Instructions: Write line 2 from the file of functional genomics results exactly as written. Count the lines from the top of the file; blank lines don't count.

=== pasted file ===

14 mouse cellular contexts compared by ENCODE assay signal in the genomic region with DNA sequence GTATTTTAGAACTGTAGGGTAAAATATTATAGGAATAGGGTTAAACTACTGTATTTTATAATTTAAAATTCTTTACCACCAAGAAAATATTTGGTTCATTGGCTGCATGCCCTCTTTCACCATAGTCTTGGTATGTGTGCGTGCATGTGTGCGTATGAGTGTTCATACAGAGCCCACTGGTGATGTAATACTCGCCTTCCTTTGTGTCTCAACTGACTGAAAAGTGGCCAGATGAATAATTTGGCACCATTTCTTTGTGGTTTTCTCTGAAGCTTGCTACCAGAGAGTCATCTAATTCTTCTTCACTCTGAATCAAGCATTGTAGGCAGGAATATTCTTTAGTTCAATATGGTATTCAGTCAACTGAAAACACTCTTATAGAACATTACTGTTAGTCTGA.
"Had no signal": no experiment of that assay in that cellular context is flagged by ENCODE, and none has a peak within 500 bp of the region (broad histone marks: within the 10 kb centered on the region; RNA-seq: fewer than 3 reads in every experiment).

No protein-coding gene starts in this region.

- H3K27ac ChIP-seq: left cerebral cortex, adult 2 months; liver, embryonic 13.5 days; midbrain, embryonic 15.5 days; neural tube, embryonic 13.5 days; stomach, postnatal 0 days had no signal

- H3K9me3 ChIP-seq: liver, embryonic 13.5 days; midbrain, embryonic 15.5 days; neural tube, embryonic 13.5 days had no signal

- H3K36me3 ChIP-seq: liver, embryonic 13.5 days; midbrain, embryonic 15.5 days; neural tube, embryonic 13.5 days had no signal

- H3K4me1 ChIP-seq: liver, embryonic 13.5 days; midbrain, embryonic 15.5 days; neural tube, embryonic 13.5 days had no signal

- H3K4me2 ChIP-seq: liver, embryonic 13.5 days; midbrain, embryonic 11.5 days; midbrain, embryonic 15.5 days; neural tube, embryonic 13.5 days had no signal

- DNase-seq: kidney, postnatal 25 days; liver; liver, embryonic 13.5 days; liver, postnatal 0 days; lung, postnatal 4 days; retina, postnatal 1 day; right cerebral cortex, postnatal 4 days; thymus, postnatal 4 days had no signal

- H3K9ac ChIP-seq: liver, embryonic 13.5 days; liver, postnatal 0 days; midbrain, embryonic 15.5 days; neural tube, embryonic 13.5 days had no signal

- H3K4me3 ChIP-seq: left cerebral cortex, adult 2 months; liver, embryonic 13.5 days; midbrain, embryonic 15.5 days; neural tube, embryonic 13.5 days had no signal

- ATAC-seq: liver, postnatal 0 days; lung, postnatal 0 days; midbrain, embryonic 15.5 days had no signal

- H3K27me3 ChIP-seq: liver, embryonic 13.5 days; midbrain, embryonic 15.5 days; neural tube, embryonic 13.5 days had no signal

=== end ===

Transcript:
"Had no signal": no experiment of that assay in that cellular context is flagged by ENCODE, and none has a peak within 500 bp of the region (broad histone marks: within the 10 kb centered on the region; RNA-seq: fewer than 3 reads in every experiment).